Authors: Sean Costello
In the space of a single day, twenty year old Trish West purchases her first car, gets accepted into veterinary college, and finds her rock star father, Jim Gamble, a man who vanished into the streets before she was born and now clings to life in a Toronto intensive care unit.
Eager to establish a relationship with Mr. Gamble, Trish heads out from her Northern Ontario home that very day to stand at his bedside. But along the way, she crosses paths with a man who will upend her life and the lives of everyone she cares about.
Meet Bobcat, a savage serial killer christened The Dentist by the press, a deranged trophy hunter who sees Trish as the ultimate prize.
Red Tower Publications
Copyright © 2015 by
Cover art Copyright @2015 schmizla (via 99Designs) -
All rights reserved. No part of this publication may be reproduced, distributed or transmitted in any form or by any means, without prior written permission.
Red Tower Publications
Publisher’s Note: This is a work of fiction. Names, characters, places, and incidents are a product of the author’s imagination. Locales and public names are sometimes used for atmospheric purposes. Any resemblance to actual people, living or dead, or to businesses, companies, events, institutions, or locales is completely coincidental.
Book Layout © 2014 BookDesignTemplates.com
Last Call / Sean Costello
eBook edition (2015)
eBook ISBN: 978-0-9731469-6-7
Print ISBN: 978-0-9731469-7-4
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In a nutshell,
is an exploration of the skewed world of the serial killer and the impact their deviant impulses have on the lives of ordinary people.
FAIR WARNING: This one’s
for the faint of heart.
The inspiration for this novel stems from an admission interview I conducted as a med student on a paranoid schizophrenic who’d just murdered three people. Within the framework of the man’s disease—and his otherwise remarkable ability to function and reason in the everyday world—what he had done, to him, seemed perfectly justified, no more shocking or deranged than swatting a pesky mosquito. That people like him live and operate among us sparked a grim fascination in me; and with
, I’ve finally gotten around to confronting it in a fictional setting.
June 11, 2015
This book is dedicated to my friend and business partner, Mark Leslie Lefebvre. Without his patient encouragement and belief in the work, I’d be watching sitcoms instead of plinking away at the keys, trying to get these stories told. Thanks, Mark.
With special thanks to Ric de Meulles for his unerring critical insights.
Saturday, June 27
SUMMER RAIN SWEPT through the alley in ragged, wind-driven columns, choking the storm drains and swamping the uneven pavement. At the dead end of the alley in an alcove of deep shadow, a Maytag dishwasher crate lay on its side, its open end protected from the downpour by a sheet of plastic secured by bricks. Inside the crate huddled a man in his forties, his only possessions the clothes on his back and the twenty-eight cents in panhandled change in his pocket. His skin beneath caked-on layers of grime was jaundiced, and his once clear eyes were rheumy and dull. His limbs bore the telltale pocks of needle tracks, and his scant urine was the color of bong water. People on the street called him CD.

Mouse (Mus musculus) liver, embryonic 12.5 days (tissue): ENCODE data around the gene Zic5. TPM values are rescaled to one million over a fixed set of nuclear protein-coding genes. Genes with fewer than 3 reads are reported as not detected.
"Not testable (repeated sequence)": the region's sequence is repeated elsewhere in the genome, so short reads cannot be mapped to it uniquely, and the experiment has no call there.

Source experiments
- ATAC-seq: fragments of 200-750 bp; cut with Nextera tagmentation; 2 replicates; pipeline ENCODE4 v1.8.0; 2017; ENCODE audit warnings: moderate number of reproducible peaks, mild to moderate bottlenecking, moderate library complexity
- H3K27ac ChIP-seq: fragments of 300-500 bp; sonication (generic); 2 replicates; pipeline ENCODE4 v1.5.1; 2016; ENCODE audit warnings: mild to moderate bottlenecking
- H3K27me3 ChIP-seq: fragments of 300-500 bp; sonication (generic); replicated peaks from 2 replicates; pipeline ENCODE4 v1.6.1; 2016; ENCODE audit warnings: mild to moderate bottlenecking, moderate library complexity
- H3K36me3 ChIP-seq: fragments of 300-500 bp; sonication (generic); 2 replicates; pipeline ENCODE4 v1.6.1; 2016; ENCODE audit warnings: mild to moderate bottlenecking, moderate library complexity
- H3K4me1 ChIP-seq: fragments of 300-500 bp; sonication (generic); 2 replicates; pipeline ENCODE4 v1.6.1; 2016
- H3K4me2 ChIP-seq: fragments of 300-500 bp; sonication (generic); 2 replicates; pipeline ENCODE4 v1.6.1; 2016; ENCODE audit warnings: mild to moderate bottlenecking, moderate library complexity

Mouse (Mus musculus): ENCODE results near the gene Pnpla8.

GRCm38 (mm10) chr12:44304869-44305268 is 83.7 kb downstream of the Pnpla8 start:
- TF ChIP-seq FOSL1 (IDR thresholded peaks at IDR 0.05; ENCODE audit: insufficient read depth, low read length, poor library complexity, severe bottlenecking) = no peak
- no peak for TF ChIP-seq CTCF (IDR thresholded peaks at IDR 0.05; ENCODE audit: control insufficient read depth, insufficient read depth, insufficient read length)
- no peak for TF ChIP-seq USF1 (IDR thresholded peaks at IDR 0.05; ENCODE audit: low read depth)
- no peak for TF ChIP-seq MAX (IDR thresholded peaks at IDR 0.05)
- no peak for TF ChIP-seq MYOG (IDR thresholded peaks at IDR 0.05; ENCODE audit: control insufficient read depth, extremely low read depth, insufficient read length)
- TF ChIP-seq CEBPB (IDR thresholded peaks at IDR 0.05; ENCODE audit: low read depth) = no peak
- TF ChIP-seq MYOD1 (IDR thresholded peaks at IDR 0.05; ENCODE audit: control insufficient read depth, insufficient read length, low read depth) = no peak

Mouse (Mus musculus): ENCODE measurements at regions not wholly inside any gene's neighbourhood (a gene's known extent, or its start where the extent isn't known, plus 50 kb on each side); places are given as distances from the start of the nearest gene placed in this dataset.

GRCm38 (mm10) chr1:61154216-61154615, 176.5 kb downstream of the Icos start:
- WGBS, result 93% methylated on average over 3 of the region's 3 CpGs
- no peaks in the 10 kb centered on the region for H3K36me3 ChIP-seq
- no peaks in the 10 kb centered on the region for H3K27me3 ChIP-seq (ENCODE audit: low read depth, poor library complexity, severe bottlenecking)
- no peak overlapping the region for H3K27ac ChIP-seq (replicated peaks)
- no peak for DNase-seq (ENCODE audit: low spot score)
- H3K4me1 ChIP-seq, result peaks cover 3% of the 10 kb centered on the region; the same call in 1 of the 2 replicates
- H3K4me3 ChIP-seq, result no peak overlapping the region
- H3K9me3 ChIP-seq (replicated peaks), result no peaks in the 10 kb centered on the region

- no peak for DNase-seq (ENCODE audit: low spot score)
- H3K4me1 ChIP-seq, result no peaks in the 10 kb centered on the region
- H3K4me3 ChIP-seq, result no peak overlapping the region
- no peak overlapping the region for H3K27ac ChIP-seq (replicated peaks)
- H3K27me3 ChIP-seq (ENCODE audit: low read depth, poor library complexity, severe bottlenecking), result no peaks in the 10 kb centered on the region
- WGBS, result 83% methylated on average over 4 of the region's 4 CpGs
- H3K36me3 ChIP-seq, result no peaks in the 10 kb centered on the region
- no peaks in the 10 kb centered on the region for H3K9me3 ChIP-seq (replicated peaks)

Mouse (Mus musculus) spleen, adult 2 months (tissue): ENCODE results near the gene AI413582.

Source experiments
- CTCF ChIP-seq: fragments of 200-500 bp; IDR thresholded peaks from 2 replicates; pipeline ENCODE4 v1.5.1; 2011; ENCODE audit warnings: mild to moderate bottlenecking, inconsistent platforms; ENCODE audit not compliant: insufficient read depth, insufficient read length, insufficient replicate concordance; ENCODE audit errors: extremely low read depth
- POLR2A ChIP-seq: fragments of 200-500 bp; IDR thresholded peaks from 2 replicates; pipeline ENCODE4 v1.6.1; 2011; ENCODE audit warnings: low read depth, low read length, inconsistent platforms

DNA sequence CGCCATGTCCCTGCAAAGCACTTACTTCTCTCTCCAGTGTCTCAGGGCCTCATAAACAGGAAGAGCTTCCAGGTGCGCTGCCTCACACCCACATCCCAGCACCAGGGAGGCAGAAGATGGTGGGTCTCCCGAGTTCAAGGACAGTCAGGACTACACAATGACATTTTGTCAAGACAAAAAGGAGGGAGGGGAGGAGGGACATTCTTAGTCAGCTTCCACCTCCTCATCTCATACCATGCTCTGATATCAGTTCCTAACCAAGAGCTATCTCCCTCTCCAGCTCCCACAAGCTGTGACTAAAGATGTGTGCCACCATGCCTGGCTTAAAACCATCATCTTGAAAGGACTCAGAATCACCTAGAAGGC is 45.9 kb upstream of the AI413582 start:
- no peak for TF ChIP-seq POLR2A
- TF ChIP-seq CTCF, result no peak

When the rain started the night before, CD had been roaming his usual downtown haunts, stumbling and cursing in a drunken stupor, dully aware that the bottle of Lysol he’d boosted from the Drug-Mart was almost empty but otherwise oblivious. When the cloudburst drenched him and he began to feel cold, he’d been standing at the mouth of this alley and had spotted the crate. He’d been hunkered inside ever since, sleepless and shivering.
Sometimes in the dark of the crate CD had visions that might have been memories. In these visions he was a rock star, and like he always told the bums he drank with, someday soon he was gonna get the band back together and cut a new album, only these days it wasn’t albums anymore it was cds. They told him he was full of shit, but he
he was a rock star because of the tattoo on his chest. It was just a matter of getting back with the boys.
And Sally. Yeah, sweet Sal.
Rain drummed steadily on the roof of the enclosure, saturating the thick cardboard, and CD turned his yellow eyes up in time to see the bellied ceiling burst and a pocket of rainwater gush in to soak him to the bone. Cursing, he rolled onto his hands and knees, tenting the sheet of plastic with his shaggy head. For an instant the world careened and he thought he might black out...but he sucked in a lungful of damp air and held it until the feeling passed. Then he cuffed the plastic aside and got to his feet in the rain.
For a length of time that seemed infinite, CD had been capable of only two sensations: hunger and pain. The hunger was always on him, vast and unappeasable, but only when fed it could he numb the pain. And the pain was awakening fast.
He fished the bottle of Lysol out of his jacket pocket, drained off the last few ounces and tossed the empty aside. Then he headed for the street, singing in a rich, whiskey-hardened voice.
“Faces come out of the rain, when you’re strange, no one remembers your name, when you’re...strange...”
As he shuffled along, working the kinks out, he squinted through the rain to the street, fifty yards ahead. A Toronto Transit bus hissed past followed by a UPS van, and CD reckoned it’d be at least an hour before the liquor stores opened.
He fingered the change in his pocket and knew he had work to do.